Until very recently, my most direct introduction to “fair trade” was at a coffee shop up the street. They sell bags of their beans with a “certified fair trade” sticker slapped on the back, and I’d always smile at the idea of it because fairness is something that I can stand for.
However, like cold pressed juices or wheatgrass shots, “fair trade” was a phrase I'd often heard thrown around — but never knew how to define.
I was tired of sipping without knowing.
I decided to find out if it was actually worth the effort to buy fair trade products, or if it was as pointless as choosing something just because it's “all natural.”
What I discovered is true for most things: nothing about fair trade is cut and dry. And even though it has the potential to do a lot of good for the world, the system has a clear set of drawbacks that need to be considered.
What Is Fair Trade?
Fair trade is a market system built on sustainable development. While there a variety of fair trade organizations, they share a common set of goals: to ensure that small producers and farm owners are paid and treated fairly, and to ensure that fair trade products are produced responsibly on a social, economic, and environmental level.
The producers of major exports, such as coffee and chocolate, are based in developing nations, where fluctuating global market prices can make it difficult for businesses to cover their average costs of production. This can translate to cost-cutting measures, such as unsafe working conditions and slashed wages.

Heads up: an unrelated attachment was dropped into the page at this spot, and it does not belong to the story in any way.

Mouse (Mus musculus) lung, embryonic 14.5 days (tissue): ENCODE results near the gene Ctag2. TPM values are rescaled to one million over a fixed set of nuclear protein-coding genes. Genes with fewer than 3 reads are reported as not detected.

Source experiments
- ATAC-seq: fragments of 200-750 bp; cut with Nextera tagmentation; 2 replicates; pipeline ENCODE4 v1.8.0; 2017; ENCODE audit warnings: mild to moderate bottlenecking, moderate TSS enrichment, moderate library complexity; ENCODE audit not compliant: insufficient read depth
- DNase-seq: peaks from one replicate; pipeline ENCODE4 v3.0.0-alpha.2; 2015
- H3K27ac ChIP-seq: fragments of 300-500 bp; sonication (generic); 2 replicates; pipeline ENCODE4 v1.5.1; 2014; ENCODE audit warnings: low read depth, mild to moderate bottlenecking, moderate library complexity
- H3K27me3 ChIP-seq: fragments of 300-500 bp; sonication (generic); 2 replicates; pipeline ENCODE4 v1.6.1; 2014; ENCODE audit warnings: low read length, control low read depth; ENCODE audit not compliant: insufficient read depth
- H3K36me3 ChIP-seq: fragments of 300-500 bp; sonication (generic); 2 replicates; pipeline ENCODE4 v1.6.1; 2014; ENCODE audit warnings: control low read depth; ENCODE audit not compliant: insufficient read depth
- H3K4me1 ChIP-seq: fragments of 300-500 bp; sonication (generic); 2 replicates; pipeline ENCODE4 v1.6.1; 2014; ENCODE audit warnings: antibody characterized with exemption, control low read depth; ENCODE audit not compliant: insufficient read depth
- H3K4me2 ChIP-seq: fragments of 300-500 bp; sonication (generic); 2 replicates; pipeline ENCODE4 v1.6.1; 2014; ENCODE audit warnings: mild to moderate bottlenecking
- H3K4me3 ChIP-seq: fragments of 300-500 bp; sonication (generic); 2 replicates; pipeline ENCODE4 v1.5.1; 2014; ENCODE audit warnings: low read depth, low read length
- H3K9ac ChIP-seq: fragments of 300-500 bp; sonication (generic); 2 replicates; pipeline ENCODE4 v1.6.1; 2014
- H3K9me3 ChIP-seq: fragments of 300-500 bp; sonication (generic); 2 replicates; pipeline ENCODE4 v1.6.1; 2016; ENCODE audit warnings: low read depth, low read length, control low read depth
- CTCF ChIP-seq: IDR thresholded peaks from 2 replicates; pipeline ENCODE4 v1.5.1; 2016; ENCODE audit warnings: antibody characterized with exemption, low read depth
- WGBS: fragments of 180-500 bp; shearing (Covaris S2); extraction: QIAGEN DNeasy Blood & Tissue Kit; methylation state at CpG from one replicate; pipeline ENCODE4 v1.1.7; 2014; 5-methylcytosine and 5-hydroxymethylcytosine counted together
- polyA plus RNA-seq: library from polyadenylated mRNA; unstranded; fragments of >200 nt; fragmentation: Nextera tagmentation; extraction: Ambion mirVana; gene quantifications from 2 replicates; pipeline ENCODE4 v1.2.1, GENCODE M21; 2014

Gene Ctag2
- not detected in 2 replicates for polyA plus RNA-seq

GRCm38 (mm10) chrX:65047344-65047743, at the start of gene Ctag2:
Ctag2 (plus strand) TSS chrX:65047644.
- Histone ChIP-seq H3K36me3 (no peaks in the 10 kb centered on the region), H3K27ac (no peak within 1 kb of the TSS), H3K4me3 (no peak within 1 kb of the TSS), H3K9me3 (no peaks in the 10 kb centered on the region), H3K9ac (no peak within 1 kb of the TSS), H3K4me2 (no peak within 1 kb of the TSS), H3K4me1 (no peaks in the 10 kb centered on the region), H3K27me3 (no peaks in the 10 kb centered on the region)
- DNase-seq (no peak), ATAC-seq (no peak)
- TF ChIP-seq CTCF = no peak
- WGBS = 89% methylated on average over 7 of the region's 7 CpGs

However, when farms and organizations become fair trade certified, they receive a huge incentive to adhere to the standards created by fair trade certifying organizations: a reliable and stable income.
As an example, let’s take a look at fair trade coffee.
What Is Fair Trade Coffee?
Here's how the system works for coffee growers: farmers band together to form democratically run organizations or co-ops. Under the system overseen by Fair Trade USA, growers are paid a minimum price per pound of fair trade coffee beans. As Bruce Wydick, Professor of Economics and International Studies at the University of San Francisco, writes, “This minimum price creates what economists call a ‘price floor’ for fair trade growers.”
If the market price rises above the price floor, the growers receive the market price plus a premium, which is “sent back for investment in … the local community,” says Wydick.
Erin Meister of Counter Culture Coffee points out that working within larger groups of growers makes it easier to “[pool] financial resources to buy and distribute supplies evenly, and to command greater financial leverage by negotiating prices as a unified body.”
After all, it’s cheaper to operate as part of a co-op or organization if you’re a grower, particularly when you consider shipping costs. Plus, growers know that a minimum price is guaranteed as long as they’re fair trade certified.
However, fair trade products go far beyond ensuring a stable income for growers. The system is also designed to invest in the communities of developing nations by improving businesses, access to education, and the environment overall.
Fair Trade: Is It Working?
The fair trade system matters because it creates opportunity for positive change in communities that need resources to grow. The following standards for fair trade certification are just a few of those pulled from Fair Trade USA, the US affiliate of Fairtrade International (FLO).
In order to receive certification, producers must:
- Practice sustainable growing techniques to protect the environment
- Provide workers with a living wage and acceptable working conditions
- Not employ child labor
- Give workers access to doctors, medicine, proper nutrition, vaccinations, and health education
- For women specifically, guarantee access to health care, certain job rights, and freedom from harassment